Big night for proposals
A romantic wave washed over Ekofisk on 29 February 1992 – the leap day when women are traditionally allowed to propose to a man.
Three of the female workforce independently popped the question that evening – and all were accepted.
First off the mark was a man who received a big package with a letter which he had to read aloud during the carnival festivities at the Ekofisk Complex.
The second received his proposal over the PA system on the Ross Rig drilling unit.
In the third case, a women was smuggled out to her boyfriend’s workplace at the Ekofisk Complex and into a cabin. When the
carnival started, she joined the party dressed as a clown with a green wig and mask. She tossed aside the mask, went down on one knee and proposed – successfully.[REMOVE]Fotnote: PhillipsNytt, no 5, 1992.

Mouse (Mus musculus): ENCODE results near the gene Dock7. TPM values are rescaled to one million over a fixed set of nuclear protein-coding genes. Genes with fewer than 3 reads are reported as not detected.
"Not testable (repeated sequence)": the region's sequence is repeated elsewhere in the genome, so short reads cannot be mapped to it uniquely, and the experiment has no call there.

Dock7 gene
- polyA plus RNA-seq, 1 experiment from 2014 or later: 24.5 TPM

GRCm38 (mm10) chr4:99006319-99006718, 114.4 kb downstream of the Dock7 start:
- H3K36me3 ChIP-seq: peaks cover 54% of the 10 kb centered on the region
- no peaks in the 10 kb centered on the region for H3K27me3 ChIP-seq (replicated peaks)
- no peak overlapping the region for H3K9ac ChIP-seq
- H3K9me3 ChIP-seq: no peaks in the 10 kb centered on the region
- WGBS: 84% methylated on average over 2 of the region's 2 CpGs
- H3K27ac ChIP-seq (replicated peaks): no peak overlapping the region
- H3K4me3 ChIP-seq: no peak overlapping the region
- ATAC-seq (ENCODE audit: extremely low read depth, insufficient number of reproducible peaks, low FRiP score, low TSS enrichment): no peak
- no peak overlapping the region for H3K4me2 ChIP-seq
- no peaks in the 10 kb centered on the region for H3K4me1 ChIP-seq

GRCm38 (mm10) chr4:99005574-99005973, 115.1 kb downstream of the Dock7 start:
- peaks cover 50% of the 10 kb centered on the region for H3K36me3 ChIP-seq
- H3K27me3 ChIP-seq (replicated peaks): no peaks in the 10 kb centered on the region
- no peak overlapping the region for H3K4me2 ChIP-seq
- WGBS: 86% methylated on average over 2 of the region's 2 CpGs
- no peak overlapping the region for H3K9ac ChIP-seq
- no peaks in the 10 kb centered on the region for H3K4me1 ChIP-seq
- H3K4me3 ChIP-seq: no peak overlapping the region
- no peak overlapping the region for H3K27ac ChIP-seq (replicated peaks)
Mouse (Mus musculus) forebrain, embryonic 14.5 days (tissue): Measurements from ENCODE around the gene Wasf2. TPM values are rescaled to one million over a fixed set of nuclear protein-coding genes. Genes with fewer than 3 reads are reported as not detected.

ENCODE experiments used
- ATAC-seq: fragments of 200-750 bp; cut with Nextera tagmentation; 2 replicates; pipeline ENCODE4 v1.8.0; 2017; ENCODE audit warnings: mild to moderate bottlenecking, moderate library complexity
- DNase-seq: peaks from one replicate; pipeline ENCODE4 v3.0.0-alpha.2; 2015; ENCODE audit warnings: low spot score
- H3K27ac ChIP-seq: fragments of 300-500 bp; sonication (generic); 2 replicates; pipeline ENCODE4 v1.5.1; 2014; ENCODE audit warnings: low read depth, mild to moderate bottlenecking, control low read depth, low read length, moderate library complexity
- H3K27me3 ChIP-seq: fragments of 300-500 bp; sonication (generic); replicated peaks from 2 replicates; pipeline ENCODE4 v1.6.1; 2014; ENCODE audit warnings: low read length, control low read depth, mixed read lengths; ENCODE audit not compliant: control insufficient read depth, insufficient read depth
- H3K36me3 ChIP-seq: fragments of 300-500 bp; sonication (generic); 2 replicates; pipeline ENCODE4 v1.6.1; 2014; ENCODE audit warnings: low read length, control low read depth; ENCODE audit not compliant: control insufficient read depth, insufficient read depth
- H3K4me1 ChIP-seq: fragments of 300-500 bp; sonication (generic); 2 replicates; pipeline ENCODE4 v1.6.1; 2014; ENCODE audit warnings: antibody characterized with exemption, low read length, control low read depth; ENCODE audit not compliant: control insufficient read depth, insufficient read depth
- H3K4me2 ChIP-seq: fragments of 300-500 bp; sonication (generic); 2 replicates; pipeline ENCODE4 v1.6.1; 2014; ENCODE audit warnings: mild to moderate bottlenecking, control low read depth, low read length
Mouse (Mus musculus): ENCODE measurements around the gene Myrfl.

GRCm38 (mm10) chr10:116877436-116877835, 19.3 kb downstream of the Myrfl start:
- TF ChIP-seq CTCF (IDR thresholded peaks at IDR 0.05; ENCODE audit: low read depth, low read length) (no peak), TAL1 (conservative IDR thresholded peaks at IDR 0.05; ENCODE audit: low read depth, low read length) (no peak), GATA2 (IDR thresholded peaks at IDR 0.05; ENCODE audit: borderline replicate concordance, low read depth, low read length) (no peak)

Big day for Ekofisk recordsTeam 66
More about history
What caused the Alexander L. Kielland-accident?
The commission of inquiry into the Alexander L Kielland accident submitted its findings on 6 April 1981. On 2 April 1982, the Ministry of Local Government and Labour followed up with a White Paper.
The Bravo Blow out
The “abandon platform” alarm sounded on Ekofisk 2/4 B – the Bravo installation – at 22.00 on Friday 22 April 1977. An uncontrolled escape of oil and gas had begun in well B-14. Large quantities of oil and gas spurted five-six metres into the air before falling into the sea. What should not have happened had occurred. The question was how this could be possible.